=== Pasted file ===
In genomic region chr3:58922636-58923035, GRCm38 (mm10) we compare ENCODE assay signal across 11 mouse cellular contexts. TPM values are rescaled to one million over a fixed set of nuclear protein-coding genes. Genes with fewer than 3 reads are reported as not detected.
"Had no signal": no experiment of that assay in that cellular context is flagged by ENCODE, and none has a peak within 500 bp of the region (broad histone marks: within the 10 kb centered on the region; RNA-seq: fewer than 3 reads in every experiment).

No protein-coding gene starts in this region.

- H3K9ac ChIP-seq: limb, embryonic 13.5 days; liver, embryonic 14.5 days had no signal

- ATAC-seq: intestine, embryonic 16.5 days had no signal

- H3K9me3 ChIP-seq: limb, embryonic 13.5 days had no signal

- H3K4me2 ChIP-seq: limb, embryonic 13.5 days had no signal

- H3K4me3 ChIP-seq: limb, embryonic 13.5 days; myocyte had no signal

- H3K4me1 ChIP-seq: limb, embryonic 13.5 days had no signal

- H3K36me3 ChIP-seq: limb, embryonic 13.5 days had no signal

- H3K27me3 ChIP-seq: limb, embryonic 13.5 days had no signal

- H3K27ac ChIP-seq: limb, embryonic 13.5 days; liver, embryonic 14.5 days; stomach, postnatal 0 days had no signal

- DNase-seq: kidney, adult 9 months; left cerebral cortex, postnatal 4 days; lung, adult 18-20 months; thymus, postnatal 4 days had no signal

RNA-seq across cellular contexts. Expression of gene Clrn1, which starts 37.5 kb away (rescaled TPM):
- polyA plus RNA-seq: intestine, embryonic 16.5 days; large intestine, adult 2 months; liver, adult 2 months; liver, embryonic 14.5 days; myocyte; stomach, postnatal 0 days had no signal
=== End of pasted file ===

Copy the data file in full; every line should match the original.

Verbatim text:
In genomic region chr3:58922636-58923035, GRCm38 (mm10) we compare ENCODE assay signal across 11 mouse cellular contexts. TPM values are rescaled to one million over a fixed set of nuclear protein-coding genes. Genes with fewer than 3 reads are reported as not detected.
"Had no signal": no experiment of that assay in that cellular context is flagged by ENCODE, and none has a peak within 500 bp of the region (broad histone marks: within the 10 kb centered on the region; RNA-seq: fewer than 3 reads in every experiment).

No protein-coding gene starts in this region.

- H3K9ac ChIP-seq: limb, embryonic 13.5 days; liver, embryonic 14.5 days had no signal

- ATAC-seq: intestine, embryonic 16.5 days had no signal

- H3K9me3 ChIP-seq: limb, embryonic 13.5 days had no signal

- H3K4me2 ChIP-seq: limb, embryonic 13.5 days had no signal

- H3K4me3 ChIP-seq: limb, embryonic 13.5 days; myocyte had no signal

- H3K4me1 ChIP-seq: limb, embryonic 13.5 days had no signal

- H3K36me3 ChIP-seq: limb, embryonic 13.5 days had no signal

- H3K27me3 ChIP-seq: limb, embryonic 13.5 days had no signal

- H3K27ac ChIP-seq: limb, embryonic 13.5 days; liver, embryonic 14.5 days; stomach, postnatal 0 days had no signal

- DNase-seq: kidney, adult 9 months; left cerebral cortex, postnatal 4 days; lung, adult 18-20 months; thymus, postnatal 4 days had no signal

RNA-seq across cellular contexts. Expression of gene Clrn1, which starts 37.5 kb away (rescaled TPM):
- polyA plus RNA-seq: intestine, embryonic 16.5 days; large intestine, adult 2 months; liver, adult 2 months; liver, embryonic 14.5 days; myocyte; stomach, postnatal 0 days had no signal